In-Canada refugee claims: Admissibility

This section contains policy, procedures and guidance used by IRCC staff. It is posted on the department’s website as a courtesy to stakeholders.

Admissibility criteria ensure that certain applicants do not have access to the refugee determination system, including

  • those with serious criminality
  • terrorists
  • human rights violators
  • security risks

The purpose of assessing admissibility is to screen claimants who are inadmissible to Canada for any of the reasons specified in the Immigration and Refugees Protection Act (IRPA) (A34 to A42). This assessment is conducted as part of the immigration examination after the refugee claim is received by a delegated officer.

Although officers should assess all claimants for any of the IRPA inadmissibility provisions, generally, refugee claimants will likely be inadmissible by virtue of the fact that they want to remain in Canada permanently, but do not have a permanent resident visa [A41(a) and A20(1)(a)].

To determine admissibility:

  • Consider the general inadmissibility criteria (PDF, 621 KB).
  • Check GCMS and CPIC.
  • At the interview, review the Client Application Summary PDF completed by the claimant (or forms if the claimant was exempt from the online process) and obtain any missing information.

If the client is inadmissible

If the officer is of the opinion that the claimant is inadmissible, a section A44(1) report should be prepared in accordance with ENF 5 (PDF, 1,500 KB) guidance and procedures. Accompanying family members must be assessed individually and must have a separate report written against them. All inadmissibilities should be considered, and multiple reports for the same individual may be prepared where multiple inadmissibilities exist.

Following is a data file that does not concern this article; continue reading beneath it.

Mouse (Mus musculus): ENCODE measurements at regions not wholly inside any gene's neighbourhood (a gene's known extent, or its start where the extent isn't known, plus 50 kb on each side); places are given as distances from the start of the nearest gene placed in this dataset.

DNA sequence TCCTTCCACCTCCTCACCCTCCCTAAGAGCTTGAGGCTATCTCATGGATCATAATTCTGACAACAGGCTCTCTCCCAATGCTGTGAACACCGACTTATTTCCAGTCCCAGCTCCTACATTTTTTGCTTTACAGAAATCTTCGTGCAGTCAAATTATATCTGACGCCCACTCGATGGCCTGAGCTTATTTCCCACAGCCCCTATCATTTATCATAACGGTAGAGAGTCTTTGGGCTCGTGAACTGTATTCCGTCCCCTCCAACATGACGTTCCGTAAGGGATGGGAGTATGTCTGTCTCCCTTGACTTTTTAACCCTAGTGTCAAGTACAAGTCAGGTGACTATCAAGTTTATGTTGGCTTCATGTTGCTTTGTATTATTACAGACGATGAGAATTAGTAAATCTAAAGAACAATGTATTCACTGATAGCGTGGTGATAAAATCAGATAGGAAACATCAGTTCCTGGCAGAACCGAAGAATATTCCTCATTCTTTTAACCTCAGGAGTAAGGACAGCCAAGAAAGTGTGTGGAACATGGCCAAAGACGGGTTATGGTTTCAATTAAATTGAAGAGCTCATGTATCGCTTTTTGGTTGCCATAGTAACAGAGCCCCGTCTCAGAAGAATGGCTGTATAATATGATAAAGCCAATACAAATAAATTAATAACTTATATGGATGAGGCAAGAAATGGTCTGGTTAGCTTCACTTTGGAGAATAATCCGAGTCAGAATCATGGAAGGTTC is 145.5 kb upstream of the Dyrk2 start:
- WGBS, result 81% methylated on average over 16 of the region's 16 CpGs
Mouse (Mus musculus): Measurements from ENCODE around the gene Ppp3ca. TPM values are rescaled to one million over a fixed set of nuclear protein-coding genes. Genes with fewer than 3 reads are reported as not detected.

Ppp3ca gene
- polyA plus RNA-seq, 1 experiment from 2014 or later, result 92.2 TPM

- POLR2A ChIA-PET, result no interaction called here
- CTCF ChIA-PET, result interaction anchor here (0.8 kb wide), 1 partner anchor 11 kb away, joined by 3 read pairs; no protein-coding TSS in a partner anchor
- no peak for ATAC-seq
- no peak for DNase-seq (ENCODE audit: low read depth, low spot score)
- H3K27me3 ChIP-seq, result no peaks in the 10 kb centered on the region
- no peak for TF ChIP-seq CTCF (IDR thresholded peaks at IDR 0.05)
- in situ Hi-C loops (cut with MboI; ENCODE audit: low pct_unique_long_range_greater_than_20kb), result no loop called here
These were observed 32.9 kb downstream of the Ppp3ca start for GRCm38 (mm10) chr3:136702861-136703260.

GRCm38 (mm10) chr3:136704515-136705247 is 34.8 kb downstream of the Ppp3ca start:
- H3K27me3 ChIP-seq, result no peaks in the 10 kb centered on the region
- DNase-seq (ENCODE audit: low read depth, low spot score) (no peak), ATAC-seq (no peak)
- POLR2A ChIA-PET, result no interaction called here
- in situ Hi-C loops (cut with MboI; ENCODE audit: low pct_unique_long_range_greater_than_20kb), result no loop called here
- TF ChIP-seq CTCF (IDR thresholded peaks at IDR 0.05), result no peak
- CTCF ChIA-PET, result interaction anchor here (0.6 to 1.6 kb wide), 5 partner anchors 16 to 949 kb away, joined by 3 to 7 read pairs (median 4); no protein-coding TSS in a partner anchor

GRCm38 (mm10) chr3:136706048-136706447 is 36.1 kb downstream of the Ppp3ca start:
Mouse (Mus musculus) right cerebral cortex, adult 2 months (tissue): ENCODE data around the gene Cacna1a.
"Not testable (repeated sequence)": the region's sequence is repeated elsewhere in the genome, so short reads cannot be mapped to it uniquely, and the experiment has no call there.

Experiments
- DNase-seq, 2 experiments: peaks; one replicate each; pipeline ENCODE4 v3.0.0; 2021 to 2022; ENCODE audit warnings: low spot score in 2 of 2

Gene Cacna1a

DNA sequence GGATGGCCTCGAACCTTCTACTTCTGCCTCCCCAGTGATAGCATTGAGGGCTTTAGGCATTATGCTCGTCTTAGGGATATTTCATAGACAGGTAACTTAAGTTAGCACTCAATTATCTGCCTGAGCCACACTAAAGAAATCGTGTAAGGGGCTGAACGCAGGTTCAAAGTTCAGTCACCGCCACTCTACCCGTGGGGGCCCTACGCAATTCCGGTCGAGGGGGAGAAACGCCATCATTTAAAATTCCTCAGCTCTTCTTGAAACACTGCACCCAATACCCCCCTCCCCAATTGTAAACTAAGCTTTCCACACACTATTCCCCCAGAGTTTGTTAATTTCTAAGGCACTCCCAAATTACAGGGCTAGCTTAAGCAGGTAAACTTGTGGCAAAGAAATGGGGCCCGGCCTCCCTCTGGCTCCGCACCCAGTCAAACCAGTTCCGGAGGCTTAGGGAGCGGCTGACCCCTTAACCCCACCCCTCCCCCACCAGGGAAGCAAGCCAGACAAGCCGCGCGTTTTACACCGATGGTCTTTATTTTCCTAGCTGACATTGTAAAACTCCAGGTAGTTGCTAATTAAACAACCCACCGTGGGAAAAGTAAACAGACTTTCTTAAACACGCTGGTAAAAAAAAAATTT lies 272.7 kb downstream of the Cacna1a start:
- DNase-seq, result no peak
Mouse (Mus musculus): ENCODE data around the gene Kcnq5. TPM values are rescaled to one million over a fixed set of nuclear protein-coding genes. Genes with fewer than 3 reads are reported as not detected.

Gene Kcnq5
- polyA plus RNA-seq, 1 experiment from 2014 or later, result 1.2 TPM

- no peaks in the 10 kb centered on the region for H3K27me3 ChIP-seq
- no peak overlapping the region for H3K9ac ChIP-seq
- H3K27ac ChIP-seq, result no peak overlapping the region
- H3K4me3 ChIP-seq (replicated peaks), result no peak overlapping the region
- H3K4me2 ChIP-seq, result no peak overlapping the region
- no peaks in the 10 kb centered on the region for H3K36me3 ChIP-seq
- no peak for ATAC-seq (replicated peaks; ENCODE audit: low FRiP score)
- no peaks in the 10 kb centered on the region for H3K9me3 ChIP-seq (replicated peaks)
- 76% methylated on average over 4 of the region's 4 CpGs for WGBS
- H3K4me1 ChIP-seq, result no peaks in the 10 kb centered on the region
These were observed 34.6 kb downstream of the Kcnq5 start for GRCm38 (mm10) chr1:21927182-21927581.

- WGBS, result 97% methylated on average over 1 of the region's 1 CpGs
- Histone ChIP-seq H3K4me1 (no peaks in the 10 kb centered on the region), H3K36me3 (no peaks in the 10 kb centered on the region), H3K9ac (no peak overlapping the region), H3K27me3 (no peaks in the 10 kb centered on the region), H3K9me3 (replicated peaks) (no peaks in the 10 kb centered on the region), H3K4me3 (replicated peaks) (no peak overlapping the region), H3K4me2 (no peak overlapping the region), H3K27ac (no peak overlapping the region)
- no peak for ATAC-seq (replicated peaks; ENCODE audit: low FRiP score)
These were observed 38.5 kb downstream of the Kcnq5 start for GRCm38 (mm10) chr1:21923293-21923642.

At the time the report is being created, officers must ensure that the proper allegations are selected and the content of the narrative section of the A44(1) report is accurate before finalizing the document.

Review of the 44 report by the Minister’s Delegate

A44(1) requires that inadmissibility reports be transmitted to the Minister. Under the provisions of A6(2), an officer or a manager may be delegated to act for the Minister.

The Minister’s Delegate role is to determine if the A44 report is well-founded. Upon receipt of an A44(1) report, the Minister’s Delegate may, if of the opinion that the report is well founded, refer the report to the Immigration Division for an admissibility hearing (R229); or in specific circumstances, issue a removal order (R228).

Removal orders are in most cases issued to the claimant at the interview. In all cases where the Minister’s Delegate has the authority to issue a removal order, an interview must be conducted, and in most cases, a removal order will be issued during the interview.

R228(4) stipulates that the report must be referred to the Immigration Division (ID) of the IRB for an admissibility hearing if both

  • an officer is of the opinion that an A44(1) report is well founded
  • the case involves a person who is either:
    • under 18 years of age and not accompanied by a parent or an adult legally responsible for them, or
    • unable, in the opinion of the Minister, to appreciate the nature of the proceedings and is not accompanied by a parent or an adult legally responsible for them

During the ID proceedings, a designated representative will be appointed pursuant to A167(2) to represent the claimant’s interests.

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